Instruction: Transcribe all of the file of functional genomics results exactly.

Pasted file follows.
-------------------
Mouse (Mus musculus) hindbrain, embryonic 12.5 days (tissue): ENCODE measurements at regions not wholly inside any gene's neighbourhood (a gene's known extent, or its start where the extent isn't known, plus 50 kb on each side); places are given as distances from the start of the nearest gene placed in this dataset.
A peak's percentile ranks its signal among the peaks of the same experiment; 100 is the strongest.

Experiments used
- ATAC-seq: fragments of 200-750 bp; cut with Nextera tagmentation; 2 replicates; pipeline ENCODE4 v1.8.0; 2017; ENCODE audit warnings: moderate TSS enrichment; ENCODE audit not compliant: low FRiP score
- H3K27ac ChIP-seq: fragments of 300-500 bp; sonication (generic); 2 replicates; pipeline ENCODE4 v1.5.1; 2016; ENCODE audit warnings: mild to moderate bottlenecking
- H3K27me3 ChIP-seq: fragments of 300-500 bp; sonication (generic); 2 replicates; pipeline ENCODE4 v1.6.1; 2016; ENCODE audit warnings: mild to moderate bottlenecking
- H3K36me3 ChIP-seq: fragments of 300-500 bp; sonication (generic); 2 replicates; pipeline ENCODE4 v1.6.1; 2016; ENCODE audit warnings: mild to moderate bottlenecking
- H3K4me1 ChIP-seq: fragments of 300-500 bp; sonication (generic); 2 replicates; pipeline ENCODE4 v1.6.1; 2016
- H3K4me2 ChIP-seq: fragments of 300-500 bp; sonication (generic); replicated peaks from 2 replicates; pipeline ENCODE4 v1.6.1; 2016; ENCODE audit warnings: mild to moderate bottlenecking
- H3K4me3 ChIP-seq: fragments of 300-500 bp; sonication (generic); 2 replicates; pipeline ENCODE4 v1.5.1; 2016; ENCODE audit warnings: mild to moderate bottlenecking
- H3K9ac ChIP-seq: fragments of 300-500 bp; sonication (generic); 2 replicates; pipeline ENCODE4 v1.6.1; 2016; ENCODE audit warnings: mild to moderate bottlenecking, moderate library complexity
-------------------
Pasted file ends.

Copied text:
Mouse (Mus musculus) hindbrain, embryonic 12.5 days (tissue): ENCODE measurements at regions not wholly inside any gene's neighbourhood (a gene's known extent, or its start where the extent isn't known, plus 50 kb on each side); places are given as distances from the start of the nearest gene placed in this dataset.
A peak's percentile ranks its signal among the peaks of the same experiment; 100 is the strongest.

Experiments used
- ATAC-seq: fragments of 200-750 bp; cut with Nextera tagmentation; 2 replicates; pipeline ENCODE4 v1.8.0; 2017; ENCODE audit warnings: moderate TSS enrichment; ENCODE audit not compliant: low FRiP score
- H3K27ac ChIP-seq: fragments of 300-500 bp; sonication (generic); 2 replicates; pipeline ENCODE4 v1.5.1; 2016; ENCODE audit warnings: mild to moderate bottlenecking
- H3K27me3 ChIP-seq: fragments of 300-500 bp; sonication (generic); 2 replicates; pipeline ENCODE4 v1.6.1; 2016; ENCODE audit warnings: mild to moderate bottlenecking
- H3K36me3 ChIP-seq: fragments of 300-500 bp; sonication (generic); 2 replicates; pipeline ENCODE4 v1.6.1; 2016; ENCODE audit warnings: mild to moderate bottlenecking
- H3K4me1 ChIP-seq: fragments of 300-500 bp; sonication (generic); 2 replicates; pipeline ENCODE4 v1.6.1; 2016
- H3K4me2 ChIP-seq: fragments of 300-500 bp; sonication (generic); replicated peaks from 2 replicates; pipeline ENCODE4 v1.6.1; 2016; ENCODE audit warnings: mild to moderate bottlenecking
- H3K4me3 ChIP-seq: fragments of 300-500 bp; sonication (generic); 2 replicates; pipeline ENCODE4 v1.5.1; 2016; ENCODE audit warnings: mild to moderate bottlenecking
- H3K9ac ChIP-seq: fragments of 300-500 bp; sonication (generic); 2 replicates; pipeline ENCODE4 v1.6.1; 2016; ENCODE audit warnings: mild to moderate bottlenecking, moderate library complexity